We are a well-educated, knowledgeable group who have the status to influence people. Together, we have the power to create awareness about this environmental emergency and make change. I further propose that we, as a group of dedicated landscape architects, immediately embark upon a hyper-aggressive climate campaign that should be owned by the two most important professional organizations that represent us: the American Society of Landscape Architects (ASLA) and the Landscape Architecture Foundation (LAF). We must urge these two organizations to officially recognize the gravity of the situation and align with and give our support to other actionable networks like 350.org, Friends of the Earth, Greenpeace, the Artic News, and Arctic Emergency Group among others, who are working heroically and aggressively on climate change policy and action.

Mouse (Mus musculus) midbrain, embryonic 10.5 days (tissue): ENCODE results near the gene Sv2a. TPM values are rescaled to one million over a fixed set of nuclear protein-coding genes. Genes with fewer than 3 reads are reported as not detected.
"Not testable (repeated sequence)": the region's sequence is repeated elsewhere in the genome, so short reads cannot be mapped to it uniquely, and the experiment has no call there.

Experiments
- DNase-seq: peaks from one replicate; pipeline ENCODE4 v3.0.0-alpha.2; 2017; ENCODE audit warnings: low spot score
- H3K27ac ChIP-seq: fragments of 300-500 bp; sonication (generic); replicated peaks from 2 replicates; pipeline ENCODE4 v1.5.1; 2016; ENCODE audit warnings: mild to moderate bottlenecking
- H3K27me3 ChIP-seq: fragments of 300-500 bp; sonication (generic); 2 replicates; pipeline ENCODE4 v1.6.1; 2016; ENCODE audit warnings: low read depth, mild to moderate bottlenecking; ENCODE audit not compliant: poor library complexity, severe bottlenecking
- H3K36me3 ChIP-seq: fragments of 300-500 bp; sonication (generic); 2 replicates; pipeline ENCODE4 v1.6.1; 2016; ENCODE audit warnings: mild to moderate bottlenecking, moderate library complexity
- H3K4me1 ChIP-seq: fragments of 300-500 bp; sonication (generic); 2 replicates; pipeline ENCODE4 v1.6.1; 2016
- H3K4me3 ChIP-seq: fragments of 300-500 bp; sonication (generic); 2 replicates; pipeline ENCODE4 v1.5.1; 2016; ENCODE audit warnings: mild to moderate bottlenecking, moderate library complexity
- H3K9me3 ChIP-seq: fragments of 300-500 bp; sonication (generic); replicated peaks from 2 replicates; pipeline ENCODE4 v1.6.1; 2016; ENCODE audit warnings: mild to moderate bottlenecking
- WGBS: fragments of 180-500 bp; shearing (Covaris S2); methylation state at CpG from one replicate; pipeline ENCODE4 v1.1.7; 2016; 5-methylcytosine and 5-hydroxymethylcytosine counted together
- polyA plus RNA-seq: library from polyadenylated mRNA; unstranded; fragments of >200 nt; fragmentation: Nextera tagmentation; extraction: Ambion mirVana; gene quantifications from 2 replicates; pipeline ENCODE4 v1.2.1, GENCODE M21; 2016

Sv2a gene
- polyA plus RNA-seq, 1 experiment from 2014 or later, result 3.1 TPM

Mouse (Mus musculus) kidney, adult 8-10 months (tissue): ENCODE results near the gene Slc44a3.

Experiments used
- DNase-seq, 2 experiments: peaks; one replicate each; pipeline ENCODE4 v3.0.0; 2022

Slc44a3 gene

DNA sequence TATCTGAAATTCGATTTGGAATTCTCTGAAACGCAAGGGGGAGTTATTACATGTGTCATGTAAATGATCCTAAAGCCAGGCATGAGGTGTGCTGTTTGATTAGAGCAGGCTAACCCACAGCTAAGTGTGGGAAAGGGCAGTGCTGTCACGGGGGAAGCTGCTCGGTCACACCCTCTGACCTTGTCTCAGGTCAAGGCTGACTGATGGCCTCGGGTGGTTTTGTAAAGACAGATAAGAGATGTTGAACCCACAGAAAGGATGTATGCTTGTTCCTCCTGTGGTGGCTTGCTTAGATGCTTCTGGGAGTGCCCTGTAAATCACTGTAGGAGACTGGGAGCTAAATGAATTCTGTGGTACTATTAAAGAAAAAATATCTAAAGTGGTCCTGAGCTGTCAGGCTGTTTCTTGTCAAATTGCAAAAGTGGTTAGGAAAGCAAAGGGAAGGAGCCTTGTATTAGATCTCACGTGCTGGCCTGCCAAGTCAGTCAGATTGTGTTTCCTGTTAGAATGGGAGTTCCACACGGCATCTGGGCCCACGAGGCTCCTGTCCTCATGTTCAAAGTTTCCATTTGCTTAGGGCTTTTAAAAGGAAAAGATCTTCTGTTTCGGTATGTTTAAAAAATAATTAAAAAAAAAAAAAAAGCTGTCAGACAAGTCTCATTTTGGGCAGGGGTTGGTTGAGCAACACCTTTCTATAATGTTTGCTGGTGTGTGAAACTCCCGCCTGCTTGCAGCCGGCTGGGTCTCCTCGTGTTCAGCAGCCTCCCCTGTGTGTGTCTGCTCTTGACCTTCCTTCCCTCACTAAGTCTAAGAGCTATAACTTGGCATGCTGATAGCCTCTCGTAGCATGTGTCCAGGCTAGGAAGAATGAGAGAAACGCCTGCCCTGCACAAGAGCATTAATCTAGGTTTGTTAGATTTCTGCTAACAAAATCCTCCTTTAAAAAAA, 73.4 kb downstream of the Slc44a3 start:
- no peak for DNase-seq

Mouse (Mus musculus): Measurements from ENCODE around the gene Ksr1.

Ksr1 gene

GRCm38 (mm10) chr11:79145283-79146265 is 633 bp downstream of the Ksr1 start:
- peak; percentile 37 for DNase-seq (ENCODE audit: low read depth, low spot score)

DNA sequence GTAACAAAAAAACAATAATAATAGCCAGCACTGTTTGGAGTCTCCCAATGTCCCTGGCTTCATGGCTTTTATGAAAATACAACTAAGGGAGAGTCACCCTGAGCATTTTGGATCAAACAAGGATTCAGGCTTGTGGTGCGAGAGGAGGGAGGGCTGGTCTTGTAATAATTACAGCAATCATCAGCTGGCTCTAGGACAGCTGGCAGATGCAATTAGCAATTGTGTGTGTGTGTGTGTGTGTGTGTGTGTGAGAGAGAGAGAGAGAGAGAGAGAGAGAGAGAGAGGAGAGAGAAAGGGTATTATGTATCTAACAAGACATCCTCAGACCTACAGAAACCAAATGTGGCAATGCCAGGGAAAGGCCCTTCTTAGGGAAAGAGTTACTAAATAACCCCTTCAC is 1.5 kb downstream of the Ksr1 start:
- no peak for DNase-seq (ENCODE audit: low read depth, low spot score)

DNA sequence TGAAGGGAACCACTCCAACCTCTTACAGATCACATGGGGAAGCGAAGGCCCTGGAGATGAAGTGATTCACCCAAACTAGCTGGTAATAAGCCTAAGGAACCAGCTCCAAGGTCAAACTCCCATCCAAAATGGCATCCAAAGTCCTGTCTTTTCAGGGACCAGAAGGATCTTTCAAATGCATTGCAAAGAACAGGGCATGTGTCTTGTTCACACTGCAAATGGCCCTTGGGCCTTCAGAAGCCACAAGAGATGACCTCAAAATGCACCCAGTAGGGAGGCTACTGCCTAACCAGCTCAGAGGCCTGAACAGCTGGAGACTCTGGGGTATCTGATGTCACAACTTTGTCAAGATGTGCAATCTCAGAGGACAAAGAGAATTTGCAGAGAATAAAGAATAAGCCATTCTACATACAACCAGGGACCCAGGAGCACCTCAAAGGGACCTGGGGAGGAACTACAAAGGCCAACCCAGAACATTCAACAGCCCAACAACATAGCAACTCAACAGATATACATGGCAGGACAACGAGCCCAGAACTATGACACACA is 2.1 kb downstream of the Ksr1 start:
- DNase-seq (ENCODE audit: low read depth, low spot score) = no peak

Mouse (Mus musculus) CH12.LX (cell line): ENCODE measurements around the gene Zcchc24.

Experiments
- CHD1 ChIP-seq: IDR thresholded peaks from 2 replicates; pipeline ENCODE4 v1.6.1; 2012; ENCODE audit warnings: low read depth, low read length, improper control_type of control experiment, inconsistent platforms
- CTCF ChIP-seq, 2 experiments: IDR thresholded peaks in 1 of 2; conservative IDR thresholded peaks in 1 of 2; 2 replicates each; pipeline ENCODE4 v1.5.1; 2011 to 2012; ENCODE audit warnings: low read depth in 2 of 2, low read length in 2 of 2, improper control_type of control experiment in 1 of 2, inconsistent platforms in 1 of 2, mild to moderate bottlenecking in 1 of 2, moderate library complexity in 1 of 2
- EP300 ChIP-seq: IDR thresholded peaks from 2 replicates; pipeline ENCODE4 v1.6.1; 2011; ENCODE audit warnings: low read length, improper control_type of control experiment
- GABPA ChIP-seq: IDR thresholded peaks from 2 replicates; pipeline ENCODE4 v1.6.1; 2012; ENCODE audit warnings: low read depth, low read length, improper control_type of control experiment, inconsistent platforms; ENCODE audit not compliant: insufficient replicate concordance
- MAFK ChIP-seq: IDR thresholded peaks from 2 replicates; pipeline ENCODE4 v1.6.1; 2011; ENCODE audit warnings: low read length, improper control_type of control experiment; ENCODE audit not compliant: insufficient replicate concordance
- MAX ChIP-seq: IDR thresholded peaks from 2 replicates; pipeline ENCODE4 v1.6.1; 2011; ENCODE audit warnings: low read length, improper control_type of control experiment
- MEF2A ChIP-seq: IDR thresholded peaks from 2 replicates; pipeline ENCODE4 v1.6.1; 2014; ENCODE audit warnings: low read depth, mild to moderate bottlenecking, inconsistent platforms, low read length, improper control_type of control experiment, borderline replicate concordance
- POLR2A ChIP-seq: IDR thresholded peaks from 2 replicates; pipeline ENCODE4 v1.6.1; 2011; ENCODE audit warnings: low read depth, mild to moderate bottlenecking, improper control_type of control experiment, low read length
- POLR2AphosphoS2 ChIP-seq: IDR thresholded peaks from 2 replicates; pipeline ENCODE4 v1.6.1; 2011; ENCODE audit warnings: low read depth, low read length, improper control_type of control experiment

Finally, ASLA has a lobby in Washington, D.C. We must exercise the full amount of intellectual authority and political influence we have to strategically advance climate rescue.
In summary, I am suggesting we shift our priorities from individual practice to group political action so as to impel our government to:
- Forge an international effort to cool the Arctic, suppress methane and aggressively remove CO2 from the atmosphere.
- Take immediate and extremely drastic action to entirely curb global carbon dioxide emissions.
- Evolve rapidly towards completely renewable energy resources.
I have hope that the world’s best scientists will find ways to buy us the gift of time so that we can avert the swift intensification of climate change. Then we will be given a second chance to learn to live in balance with the earth. But, we must act, together NOW.